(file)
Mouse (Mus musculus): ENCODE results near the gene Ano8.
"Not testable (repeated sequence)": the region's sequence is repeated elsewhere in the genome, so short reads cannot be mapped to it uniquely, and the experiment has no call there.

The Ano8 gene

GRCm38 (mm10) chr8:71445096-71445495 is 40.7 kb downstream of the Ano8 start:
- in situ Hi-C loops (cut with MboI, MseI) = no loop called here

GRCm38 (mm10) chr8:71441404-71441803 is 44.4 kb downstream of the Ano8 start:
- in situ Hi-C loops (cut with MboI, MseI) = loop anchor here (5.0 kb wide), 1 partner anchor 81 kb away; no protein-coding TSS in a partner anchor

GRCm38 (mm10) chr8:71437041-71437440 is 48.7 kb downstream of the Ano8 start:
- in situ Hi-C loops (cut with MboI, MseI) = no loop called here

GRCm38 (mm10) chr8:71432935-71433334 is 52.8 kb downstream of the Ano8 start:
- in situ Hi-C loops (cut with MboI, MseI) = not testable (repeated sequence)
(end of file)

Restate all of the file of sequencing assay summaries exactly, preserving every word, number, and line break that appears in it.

Mouse (Mus musculus): ENCODE results near the gene Ano8.
"Not testable (repeated sequence)": the region's sequence is repeated elsewhere in the genome, so short reads cannot be mapped to it uniquely, and the experiment has no call there.

The Ano8 gene

GRCm38 (mm10) chr8:71445096-71445495 is 40.7 kb downstream of the Ano8 start:
- in situ Hi-C loops (cut with MboI, MseI) = no loop called here

GRCm38 (mm10) chr8:71441404-71441803 is 44.4 kb downstream of the Ano8 start:
- in situ Hi-C loops (cut with MboI, MseI) = loop anchor here (5.0 kb wide), 1 partner anchor 81 kb away; no protein-coding TSS in a partner anchor

GRCm38 (mm10) chr8:71437041-71437440 is 48.7 kb downstream of the Ano8 start:
- in situ Hi-C loops (cut with MboI, MseI) = no loop called here

GRCm38 (mm10) chr8:71432935-71433334 is 52.8 kb downstream of the Ano8 start:
- in situ Hi-C loops (cut with MboI, MseI) = not testable (repeated sequence)